The Baths of Diocletian are a unique monumental complex for the dimension and perfect state of maintenance of the building that is the result of the mix between the cultures of the ancient Rome and Renaissance. People built them in just 8 years – between 298 and 306 b.C. wanted by Emperor Massimiano, who dedicated them to Diocletian, the other emperor with whom he shared the power – in the area between the hills Viminale and Quirinale. Here the complex was structured according to the common scheme of the Roman Baths (the main rooms of the Baths path are around the central axis) and could host 3000 people.
The complex changes in 1561 thanks to pope Pio IV, after having been abandoned for around 1000 years, and becomes a church and a charterhouse designed by the famous Michelangelo. The church was dedicated to the Lady of angels and Christian martyrs, remembering the several Christians who died during the building of the Baths according to tradition.
Nowadays, this place is one of the branches of the National Roman Museum that hosts, together with the Baths and the cloisters of Renaissance time, the Museum of Written Communication in Roman World and the Museum of the Protohistory of the Latin Peoples and rests and artworks excavated from 1870 in the area of Rome and sorroundings.
According to the mission of the National Roman Museum of divulging the history and culture of the ancient Romans, the visitor with intellective disability can discover this world at the Baths of Diocletian through the exhibited artworks and the architecture of the building.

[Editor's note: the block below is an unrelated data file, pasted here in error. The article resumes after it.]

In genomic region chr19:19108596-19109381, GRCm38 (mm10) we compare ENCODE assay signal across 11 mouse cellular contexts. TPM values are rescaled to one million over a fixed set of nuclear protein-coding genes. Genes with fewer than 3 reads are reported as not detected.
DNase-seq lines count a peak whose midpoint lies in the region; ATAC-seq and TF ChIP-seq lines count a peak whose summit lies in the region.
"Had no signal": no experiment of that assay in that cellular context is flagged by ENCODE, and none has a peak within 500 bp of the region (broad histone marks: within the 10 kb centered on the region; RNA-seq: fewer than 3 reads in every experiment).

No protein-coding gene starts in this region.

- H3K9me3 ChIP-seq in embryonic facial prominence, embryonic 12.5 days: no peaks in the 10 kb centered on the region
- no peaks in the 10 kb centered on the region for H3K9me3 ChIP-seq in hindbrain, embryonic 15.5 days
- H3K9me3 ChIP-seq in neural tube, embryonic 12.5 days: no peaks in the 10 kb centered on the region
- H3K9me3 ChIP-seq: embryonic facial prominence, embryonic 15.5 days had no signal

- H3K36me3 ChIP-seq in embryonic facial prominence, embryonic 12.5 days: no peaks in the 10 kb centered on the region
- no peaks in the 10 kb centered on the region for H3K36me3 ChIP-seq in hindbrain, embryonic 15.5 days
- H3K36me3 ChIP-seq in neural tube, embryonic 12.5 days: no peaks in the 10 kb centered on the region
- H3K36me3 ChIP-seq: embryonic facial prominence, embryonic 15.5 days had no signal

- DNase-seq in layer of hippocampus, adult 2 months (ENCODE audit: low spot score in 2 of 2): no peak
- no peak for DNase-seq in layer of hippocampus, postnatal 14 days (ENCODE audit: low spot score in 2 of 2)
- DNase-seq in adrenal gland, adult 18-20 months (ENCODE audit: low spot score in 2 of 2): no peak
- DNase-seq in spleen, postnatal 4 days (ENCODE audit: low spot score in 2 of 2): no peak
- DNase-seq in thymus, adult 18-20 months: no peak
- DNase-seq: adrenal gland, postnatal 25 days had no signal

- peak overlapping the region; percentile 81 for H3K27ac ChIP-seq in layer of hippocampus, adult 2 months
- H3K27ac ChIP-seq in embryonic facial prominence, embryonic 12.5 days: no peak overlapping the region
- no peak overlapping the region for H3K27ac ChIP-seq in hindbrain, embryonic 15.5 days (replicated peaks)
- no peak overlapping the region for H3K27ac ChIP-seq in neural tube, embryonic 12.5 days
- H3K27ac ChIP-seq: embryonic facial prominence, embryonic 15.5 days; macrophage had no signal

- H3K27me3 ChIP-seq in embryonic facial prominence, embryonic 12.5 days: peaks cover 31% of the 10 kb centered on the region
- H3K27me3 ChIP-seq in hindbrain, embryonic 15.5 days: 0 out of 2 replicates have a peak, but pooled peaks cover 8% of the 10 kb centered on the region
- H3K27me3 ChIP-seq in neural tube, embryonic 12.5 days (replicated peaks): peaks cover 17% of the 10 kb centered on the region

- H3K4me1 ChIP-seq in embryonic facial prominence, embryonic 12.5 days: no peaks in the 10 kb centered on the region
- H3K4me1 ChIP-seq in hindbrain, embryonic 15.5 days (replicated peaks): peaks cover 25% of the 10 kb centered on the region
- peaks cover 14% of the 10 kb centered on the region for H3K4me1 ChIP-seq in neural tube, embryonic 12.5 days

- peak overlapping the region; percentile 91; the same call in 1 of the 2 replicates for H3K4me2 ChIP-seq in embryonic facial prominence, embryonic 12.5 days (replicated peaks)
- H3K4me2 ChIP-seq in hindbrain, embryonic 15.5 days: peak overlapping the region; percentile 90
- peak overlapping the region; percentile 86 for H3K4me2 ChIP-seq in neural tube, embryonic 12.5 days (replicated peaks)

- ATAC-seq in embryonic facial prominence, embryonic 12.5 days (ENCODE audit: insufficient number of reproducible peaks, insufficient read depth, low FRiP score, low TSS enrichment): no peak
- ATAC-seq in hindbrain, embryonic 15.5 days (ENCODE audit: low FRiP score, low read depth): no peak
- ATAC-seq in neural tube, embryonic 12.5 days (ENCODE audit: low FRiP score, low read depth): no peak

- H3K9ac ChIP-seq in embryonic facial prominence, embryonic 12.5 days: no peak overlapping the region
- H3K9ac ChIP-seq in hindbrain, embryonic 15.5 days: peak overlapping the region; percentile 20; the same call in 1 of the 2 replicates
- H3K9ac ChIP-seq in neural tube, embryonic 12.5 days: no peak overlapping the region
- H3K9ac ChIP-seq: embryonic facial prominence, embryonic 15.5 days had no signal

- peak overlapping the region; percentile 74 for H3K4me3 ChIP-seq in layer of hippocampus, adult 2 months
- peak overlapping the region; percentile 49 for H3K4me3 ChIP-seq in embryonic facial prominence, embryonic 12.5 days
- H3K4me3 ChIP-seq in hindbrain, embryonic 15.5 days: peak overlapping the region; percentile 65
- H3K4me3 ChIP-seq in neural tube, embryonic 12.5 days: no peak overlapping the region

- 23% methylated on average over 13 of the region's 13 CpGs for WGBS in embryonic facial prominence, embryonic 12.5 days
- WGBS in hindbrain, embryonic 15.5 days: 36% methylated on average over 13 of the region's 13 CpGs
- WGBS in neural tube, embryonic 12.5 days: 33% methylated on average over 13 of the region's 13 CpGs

The visit takes place in huge areas through a wide setting where artworks are distanced and spread along the path, in the best context facilitating concentration. In the guide there are also 3d reconstructions of the areas to explain the changing of appearance between the present and pastime, so that it is easier to understand the contenents and facilitate the connection of the places with the old functions. Also the visit in the cloisters is structured in the same way: the space is wide and outdoors, full of statues to discover.
The path finishes with the two museums of the Written Communication in Roman World and the one of the Protohistory of the Latin Peoples, whose artworks are well illuminated in showcases in big rooms and with no risks of overcrowding or background noises. Considering the purpose of narrating the ancient Rome culture, the artworks described are groups of objects that nowadays talk about customs and tradition, like the war or the aristocrazy.
There are elements for orienting both in the guide of the Baths and the museums, like the number of the rooms or writings for the exhibition.